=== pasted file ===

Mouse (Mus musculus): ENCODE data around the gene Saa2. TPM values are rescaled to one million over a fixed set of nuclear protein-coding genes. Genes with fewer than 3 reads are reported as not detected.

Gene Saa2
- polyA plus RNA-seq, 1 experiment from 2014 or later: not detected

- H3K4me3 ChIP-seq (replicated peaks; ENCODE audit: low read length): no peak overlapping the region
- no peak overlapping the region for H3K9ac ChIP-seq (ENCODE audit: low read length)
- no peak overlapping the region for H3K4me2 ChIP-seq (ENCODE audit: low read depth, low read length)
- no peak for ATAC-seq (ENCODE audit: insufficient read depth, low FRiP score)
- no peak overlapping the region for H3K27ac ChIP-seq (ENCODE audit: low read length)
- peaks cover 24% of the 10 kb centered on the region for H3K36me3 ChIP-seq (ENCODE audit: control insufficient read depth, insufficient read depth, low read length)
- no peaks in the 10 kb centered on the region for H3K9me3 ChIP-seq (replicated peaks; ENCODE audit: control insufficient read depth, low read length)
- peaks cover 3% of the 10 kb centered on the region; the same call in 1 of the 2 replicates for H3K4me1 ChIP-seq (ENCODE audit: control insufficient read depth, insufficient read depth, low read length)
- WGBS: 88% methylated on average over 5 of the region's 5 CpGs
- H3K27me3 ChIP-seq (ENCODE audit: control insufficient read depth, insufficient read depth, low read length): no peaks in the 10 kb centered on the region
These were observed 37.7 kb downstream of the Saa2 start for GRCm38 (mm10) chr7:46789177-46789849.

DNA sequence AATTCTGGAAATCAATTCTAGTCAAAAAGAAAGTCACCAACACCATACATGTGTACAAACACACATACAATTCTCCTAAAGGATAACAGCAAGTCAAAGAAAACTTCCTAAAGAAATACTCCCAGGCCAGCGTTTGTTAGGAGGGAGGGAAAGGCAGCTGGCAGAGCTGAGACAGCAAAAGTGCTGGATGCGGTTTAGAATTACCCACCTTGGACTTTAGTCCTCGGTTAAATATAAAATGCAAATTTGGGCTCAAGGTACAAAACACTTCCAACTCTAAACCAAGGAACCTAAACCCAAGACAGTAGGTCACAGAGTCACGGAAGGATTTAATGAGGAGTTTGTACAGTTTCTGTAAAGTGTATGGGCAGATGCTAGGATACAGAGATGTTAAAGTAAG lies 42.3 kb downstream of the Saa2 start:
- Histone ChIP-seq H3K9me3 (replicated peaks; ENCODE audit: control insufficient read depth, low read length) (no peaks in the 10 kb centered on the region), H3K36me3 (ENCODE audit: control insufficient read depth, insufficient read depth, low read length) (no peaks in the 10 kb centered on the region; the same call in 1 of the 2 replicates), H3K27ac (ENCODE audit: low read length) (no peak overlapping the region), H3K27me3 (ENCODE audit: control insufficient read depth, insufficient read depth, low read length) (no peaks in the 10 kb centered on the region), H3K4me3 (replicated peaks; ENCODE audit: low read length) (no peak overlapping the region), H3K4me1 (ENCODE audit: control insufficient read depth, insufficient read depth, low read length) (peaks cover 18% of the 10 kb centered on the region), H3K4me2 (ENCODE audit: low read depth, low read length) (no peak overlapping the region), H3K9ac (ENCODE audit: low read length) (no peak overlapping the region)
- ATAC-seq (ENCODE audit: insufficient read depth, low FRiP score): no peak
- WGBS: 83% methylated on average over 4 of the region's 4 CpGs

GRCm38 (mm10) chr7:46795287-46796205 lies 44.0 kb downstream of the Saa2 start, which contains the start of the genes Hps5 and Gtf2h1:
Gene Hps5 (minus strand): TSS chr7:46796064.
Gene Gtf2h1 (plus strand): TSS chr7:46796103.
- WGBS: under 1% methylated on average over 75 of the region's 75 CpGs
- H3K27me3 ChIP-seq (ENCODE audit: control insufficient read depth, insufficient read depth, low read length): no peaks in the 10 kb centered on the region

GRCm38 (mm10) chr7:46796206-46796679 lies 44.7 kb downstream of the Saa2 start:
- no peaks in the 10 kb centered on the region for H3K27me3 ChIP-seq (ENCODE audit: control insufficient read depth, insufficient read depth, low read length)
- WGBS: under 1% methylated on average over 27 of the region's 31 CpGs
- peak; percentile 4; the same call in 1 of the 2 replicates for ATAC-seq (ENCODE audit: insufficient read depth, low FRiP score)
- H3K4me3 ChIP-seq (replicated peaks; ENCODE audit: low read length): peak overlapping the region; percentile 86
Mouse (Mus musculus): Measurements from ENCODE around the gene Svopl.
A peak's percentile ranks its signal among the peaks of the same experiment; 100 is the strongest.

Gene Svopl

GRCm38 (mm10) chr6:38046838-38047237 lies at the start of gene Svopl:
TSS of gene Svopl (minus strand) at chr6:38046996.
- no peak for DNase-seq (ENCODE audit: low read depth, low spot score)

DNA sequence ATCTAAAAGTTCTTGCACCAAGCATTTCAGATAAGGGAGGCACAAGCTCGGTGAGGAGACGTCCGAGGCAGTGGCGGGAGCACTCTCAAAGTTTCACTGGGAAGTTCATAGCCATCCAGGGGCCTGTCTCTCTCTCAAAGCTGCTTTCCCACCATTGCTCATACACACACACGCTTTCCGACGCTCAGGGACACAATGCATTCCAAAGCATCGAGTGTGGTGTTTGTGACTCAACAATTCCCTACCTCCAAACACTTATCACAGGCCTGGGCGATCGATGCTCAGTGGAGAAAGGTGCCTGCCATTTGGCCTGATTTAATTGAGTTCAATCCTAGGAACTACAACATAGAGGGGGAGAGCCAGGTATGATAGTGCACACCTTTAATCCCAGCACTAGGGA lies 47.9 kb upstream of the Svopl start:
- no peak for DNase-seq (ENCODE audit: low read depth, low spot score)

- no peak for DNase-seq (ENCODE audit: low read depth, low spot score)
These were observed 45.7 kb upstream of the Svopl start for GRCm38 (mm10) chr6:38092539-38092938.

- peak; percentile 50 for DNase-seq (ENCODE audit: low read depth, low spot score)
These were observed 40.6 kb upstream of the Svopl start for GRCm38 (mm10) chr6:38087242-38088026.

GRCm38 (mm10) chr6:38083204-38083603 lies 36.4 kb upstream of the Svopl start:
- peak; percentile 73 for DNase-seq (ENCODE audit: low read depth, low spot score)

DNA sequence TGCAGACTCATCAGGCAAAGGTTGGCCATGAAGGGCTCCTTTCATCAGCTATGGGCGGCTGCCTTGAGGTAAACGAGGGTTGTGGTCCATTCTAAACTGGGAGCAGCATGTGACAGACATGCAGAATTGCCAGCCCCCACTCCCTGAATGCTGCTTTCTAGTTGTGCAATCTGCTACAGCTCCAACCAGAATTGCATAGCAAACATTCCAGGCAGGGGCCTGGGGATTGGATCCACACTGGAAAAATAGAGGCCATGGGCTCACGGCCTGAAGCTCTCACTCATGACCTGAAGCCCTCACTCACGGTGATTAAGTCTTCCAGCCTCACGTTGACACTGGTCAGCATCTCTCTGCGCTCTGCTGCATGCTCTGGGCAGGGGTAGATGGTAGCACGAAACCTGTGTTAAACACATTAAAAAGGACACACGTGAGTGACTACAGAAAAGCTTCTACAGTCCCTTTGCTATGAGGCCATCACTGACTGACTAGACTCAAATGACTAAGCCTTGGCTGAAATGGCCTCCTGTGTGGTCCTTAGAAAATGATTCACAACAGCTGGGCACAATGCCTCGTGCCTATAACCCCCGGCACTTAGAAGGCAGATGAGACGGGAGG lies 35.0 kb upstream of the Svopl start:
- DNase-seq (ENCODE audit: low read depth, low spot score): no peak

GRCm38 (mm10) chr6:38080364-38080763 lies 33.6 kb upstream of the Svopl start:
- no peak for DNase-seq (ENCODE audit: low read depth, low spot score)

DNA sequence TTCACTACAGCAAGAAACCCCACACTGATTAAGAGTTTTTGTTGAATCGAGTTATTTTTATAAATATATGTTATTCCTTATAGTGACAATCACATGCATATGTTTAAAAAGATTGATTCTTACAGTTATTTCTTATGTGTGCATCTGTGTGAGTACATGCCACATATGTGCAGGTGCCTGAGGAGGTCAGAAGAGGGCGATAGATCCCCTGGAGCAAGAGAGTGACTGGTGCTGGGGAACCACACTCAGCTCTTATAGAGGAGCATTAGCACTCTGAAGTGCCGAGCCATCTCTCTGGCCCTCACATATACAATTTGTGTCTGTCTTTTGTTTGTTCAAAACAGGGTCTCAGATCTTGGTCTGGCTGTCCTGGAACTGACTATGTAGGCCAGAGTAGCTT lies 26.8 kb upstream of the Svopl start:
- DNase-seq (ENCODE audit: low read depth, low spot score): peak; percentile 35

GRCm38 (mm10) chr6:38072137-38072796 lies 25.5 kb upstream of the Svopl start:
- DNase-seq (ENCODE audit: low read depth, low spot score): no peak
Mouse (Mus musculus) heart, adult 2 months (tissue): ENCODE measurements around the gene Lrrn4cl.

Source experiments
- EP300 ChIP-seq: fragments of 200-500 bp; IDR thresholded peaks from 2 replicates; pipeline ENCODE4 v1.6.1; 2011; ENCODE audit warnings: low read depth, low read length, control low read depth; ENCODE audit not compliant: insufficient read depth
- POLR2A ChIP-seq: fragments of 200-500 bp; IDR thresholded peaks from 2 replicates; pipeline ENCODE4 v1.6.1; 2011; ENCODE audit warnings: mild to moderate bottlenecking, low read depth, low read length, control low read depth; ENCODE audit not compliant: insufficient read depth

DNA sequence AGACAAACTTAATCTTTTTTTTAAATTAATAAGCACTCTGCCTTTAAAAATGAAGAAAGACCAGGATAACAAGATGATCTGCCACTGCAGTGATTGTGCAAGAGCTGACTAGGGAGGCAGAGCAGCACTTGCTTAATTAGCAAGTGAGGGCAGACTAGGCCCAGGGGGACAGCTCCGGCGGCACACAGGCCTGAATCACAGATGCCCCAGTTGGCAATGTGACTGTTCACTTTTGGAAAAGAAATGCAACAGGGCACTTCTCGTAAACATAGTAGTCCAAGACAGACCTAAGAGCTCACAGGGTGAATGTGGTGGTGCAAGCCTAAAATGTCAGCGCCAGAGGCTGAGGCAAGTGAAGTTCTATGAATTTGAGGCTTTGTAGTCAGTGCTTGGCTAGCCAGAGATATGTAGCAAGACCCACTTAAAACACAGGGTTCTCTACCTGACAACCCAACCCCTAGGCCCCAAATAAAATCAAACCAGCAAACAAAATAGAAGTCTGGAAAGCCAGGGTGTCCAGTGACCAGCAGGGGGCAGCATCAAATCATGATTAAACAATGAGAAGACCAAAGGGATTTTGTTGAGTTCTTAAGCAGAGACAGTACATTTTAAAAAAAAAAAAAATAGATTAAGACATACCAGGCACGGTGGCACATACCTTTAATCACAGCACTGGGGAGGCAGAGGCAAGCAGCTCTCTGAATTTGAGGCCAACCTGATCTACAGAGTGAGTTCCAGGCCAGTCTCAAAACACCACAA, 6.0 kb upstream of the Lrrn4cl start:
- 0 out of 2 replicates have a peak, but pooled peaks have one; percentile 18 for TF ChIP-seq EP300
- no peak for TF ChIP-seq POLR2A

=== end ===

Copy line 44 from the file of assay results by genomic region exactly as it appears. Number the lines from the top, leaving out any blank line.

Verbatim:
- DNase-seq (ENCODE audit: low read depth, low spot score): no peak